The Regence commode stirs up 18th century decorative arts as much by its elegant refinement as by its bold lavishness. A subtle blend of precious marquetried wood and finely worked bronzes, the Regence commode features more plumpness in its curves. Birds, shells, chimeras, espagnolettes and horns of plenty illustrate its homage to nature with refinement.
With its marble plateau, The French Regence style commode was produced in several models: the "commode galbée"; the "commode en tombeau" or "à la Régence", comprised of three drawers mounted on little flared feet; or even the "commode sauteuse", lighter with two large drawers resting on high, curved legs.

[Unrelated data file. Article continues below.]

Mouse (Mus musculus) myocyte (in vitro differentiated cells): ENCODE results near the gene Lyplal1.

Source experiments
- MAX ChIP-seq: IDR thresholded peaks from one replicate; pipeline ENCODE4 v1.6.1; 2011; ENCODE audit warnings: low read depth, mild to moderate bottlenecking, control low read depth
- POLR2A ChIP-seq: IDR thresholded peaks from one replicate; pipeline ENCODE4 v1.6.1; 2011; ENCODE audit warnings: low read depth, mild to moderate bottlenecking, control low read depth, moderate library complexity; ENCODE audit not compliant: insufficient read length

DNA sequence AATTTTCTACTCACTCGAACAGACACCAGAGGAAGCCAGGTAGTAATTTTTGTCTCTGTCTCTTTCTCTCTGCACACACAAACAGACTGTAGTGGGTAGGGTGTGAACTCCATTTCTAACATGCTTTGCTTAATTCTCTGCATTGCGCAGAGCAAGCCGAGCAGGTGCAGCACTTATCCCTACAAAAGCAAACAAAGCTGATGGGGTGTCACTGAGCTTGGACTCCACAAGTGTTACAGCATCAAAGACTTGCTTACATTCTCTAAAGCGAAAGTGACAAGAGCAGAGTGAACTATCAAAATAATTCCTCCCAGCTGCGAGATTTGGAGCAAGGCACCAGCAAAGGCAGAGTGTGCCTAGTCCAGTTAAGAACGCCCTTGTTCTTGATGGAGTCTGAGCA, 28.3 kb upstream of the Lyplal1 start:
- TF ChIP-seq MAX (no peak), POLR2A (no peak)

Although the French Regence commode is rarely stamped, (a requirement made obligatory in 1751), one sometimes finds a hallmark with a "crowned C" on its bronzes.
The greatest cabinetmakers of the Regence were Charles Cressent (1685-1768), cabinetmaker to the Régent of France, Philippe d'Orléans; François Mondon (1694-1770); Gilles Joubert (1689-1775); as well as Etienne Doirat (circa 1675-1732)-- by no means an exhaustive list.